Planning for travel is a hectic process. Booking flights, filling prescriptions, deciding what to pack, and so much more! But have you taken the time to get your travel vaccinations? Many people overlook the importance of getting their travel vaccinations before they leave the country. While you may not expect to contract a scary disease, the possibility is definitely present. To understand why it’s so important to remember your travel vaccines, we should take a look at what can happen if you don’t get them.
This is one of the most common travel diseases. It’s easy to contract from something as simple as an ice cube or a sip of water. This illness stems from food or water contaminated with e. Coli. It’s most common in nations that are still developing such as the Caribbean or Mexico, but it can occur anywhere. Traveler’s diarrhea leads to up to 20 trips to the bathroom per day, dehydration, sweating, and painful cramps. In severe cases, those affected have to visit the hospital to rehydrate their bodies. Getting travel vaccinations doesn’t guarantee you won’t contract the illness, but it dramatically reduces your chances.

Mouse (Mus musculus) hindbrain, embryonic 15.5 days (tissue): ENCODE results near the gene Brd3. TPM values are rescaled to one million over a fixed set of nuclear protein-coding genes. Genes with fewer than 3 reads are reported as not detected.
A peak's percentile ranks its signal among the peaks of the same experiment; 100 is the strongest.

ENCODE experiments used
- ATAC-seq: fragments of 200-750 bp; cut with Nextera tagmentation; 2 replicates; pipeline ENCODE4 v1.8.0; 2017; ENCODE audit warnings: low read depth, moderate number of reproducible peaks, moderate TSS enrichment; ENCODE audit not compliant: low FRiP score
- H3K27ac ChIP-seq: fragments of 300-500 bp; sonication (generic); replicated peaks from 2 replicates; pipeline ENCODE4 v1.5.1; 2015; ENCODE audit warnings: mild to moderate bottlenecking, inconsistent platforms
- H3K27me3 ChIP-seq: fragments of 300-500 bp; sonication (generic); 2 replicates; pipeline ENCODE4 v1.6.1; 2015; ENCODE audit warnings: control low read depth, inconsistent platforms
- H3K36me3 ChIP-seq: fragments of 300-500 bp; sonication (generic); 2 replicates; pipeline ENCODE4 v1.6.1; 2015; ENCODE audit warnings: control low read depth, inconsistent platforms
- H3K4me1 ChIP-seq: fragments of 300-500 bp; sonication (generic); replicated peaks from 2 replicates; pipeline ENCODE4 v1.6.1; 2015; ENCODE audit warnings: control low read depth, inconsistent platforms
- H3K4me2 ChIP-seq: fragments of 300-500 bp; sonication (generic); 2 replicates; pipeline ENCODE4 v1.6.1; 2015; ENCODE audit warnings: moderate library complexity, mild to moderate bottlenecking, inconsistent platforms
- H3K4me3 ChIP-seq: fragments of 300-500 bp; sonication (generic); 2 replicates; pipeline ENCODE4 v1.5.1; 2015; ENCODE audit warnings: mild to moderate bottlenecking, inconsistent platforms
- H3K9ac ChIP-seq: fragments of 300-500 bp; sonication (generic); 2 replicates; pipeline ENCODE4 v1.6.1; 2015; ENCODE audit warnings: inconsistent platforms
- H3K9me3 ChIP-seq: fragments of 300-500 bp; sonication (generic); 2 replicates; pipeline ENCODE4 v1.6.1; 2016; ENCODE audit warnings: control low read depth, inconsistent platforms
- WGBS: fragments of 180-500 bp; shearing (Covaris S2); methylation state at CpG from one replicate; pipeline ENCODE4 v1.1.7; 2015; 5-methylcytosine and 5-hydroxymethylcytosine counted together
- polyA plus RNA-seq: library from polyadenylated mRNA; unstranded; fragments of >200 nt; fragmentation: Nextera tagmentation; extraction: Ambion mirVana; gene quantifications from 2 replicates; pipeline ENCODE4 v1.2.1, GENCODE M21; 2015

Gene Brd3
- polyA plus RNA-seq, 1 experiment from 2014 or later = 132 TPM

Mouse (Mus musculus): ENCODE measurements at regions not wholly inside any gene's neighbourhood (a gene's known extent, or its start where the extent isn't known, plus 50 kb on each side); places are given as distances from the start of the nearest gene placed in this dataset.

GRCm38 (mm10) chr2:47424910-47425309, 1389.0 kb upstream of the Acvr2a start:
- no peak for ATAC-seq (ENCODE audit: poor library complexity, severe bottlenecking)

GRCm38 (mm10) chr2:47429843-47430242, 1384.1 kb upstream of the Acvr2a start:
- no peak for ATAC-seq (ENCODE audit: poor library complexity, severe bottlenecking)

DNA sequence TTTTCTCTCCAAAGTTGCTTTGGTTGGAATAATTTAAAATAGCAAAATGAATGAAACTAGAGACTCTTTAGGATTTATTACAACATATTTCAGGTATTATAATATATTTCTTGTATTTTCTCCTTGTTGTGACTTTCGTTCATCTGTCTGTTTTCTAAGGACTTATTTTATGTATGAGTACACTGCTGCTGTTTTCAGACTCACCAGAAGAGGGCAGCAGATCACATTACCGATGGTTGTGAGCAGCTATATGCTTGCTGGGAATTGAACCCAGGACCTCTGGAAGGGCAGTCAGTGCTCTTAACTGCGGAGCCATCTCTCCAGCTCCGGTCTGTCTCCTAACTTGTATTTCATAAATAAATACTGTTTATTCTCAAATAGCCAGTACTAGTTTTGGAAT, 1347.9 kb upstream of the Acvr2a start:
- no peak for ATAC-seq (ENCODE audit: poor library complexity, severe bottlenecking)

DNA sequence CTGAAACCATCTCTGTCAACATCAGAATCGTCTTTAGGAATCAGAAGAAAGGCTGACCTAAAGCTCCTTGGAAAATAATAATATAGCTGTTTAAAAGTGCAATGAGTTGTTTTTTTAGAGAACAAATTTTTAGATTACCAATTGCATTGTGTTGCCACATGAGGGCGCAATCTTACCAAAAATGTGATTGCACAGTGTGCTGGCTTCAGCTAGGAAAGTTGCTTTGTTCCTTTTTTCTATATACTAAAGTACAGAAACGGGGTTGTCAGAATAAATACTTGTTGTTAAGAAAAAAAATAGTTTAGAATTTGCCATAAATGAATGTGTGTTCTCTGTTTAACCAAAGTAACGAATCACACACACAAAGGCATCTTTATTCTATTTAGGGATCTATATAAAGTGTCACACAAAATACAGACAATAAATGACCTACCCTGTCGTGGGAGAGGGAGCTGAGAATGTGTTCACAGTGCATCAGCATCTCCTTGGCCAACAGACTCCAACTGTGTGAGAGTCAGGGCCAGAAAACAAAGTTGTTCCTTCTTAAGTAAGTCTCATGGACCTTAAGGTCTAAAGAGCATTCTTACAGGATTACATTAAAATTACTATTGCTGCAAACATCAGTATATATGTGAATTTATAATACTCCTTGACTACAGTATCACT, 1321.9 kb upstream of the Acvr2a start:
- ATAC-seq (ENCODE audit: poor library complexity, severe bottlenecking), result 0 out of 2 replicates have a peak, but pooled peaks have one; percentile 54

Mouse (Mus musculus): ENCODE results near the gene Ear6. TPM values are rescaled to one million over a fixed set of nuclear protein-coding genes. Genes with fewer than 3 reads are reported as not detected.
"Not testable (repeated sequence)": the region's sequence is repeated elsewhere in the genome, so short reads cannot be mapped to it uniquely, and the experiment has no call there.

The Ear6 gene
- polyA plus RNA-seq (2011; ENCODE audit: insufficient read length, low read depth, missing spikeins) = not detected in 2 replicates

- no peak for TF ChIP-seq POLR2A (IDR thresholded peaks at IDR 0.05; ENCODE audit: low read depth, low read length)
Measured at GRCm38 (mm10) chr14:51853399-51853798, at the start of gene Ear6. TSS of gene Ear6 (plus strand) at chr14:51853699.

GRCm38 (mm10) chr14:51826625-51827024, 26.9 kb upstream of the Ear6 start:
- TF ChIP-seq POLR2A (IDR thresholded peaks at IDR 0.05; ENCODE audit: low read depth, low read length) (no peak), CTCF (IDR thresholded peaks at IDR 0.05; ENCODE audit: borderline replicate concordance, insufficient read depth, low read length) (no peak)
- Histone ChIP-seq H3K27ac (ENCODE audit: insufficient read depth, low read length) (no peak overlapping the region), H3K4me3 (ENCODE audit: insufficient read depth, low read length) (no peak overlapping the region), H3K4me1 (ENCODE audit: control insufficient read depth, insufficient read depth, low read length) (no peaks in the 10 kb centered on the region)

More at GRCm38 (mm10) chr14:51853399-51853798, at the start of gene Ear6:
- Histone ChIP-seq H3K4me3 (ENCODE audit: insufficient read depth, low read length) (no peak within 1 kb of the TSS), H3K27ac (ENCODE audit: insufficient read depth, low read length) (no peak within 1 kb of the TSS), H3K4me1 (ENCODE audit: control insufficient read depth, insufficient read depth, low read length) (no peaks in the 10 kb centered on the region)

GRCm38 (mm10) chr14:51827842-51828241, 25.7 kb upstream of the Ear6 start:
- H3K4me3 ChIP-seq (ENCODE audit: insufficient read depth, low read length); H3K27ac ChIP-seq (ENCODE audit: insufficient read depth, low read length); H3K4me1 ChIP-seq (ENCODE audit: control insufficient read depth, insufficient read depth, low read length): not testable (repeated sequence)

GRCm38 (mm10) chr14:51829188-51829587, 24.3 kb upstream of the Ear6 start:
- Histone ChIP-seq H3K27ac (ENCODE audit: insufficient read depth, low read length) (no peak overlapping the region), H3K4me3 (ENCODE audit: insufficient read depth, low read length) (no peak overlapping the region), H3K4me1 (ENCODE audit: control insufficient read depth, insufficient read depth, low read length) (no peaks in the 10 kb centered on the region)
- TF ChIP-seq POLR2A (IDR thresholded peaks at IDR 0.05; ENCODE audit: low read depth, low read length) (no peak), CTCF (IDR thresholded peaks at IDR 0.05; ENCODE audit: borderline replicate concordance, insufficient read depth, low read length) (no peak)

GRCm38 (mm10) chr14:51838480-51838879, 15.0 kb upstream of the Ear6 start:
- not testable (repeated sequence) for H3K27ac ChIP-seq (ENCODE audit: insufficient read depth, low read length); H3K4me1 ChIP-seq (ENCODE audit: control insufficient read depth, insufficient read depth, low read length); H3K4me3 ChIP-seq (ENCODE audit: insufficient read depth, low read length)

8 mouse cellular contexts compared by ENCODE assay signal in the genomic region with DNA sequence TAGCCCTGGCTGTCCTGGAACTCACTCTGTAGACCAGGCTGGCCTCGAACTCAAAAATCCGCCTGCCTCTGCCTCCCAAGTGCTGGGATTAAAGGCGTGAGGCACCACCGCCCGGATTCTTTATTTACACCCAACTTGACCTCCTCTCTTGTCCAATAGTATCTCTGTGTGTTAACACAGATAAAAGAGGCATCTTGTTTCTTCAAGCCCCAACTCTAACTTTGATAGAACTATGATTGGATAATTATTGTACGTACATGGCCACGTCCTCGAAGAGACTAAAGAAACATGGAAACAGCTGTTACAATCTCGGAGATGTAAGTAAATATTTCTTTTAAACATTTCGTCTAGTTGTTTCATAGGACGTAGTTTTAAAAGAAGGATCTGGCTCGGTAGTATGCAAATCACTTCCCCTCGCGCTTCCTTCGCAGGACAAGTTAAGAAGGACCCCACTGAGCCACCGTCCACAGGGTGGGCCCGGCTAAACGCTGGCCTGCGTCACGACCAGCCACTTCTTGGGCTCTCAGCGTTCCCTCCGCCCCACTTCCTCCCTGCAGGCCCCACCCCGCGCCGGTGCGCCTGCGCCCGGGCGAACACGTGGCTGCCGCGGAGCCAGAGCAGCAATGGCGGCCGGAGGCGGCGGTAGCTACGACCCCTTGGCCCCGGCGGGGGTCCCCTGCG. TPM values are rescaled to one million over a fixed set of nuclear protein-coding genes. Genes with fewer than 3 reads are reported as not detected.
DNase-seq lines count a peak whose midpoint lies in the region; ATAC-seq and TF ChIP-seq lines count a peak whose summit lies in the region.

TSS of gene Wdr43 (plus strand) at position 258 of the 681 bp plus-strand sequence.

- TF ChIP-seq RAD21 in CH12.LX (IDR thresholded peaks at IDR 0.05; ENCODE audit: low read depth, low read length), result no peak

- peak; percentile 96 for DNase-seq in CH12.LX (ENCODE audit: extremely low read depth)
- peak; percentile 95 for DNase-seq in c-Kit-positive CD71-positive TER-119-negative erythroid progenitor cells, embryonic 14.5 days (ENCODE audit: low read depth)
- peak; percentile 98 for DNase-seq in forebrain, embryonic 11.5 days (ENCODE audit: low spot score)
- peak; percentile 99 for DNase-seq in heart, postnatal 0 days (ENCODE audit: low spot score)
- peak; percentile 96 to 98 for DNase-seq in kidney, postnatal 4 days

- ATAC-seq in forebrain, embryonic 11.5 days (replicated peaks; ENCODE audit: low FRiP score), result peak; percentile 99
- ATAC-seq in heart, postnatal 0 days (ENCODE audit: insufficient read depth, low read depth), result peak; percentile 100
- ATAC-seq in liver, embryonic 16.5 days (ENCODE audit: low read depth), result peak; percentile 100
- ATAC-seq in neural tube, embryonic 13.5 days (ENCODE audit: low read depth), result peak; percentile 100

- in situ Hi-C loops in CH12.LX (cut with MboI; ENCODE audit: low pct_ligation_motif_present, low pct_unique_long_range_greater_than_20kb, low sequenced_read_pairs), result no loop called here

Typhoid fever is similar to traveler’s diarrhea. This illness is contracted in the southern Asia region after consuming food or water contaminated with fecal matter. Over 75% of those that contract typhoid fever end up in the hospital, so getting vaccinated is a no brainer! The vaccination lowers your chances of getting sick by over 50%.
Region Specific Diseases
There are many other region-specific diseases to be aware of. Yellow fever and Zika are two of the most notable. Both of those diseases have vaccinations available to protect you if you’re visiting a region that’s affected by the illness. In some cases, you won’t be allowed to reenter the country if you haven’t received the important region-specific diseases. That means you could be at risk of getting sick and at risk of not being able to come home when you planned! Failure to get vaccinated before traveling makes you susceptible to bringing region-specific diseases back home with you and potentially infecting your friends or family members.
Speak with your Provider and visit the CDC website to find out more about what travel vaccinations you need to receive before your trip. You should get your vaccinations 4-6 weeks before traveling for the best level of protection.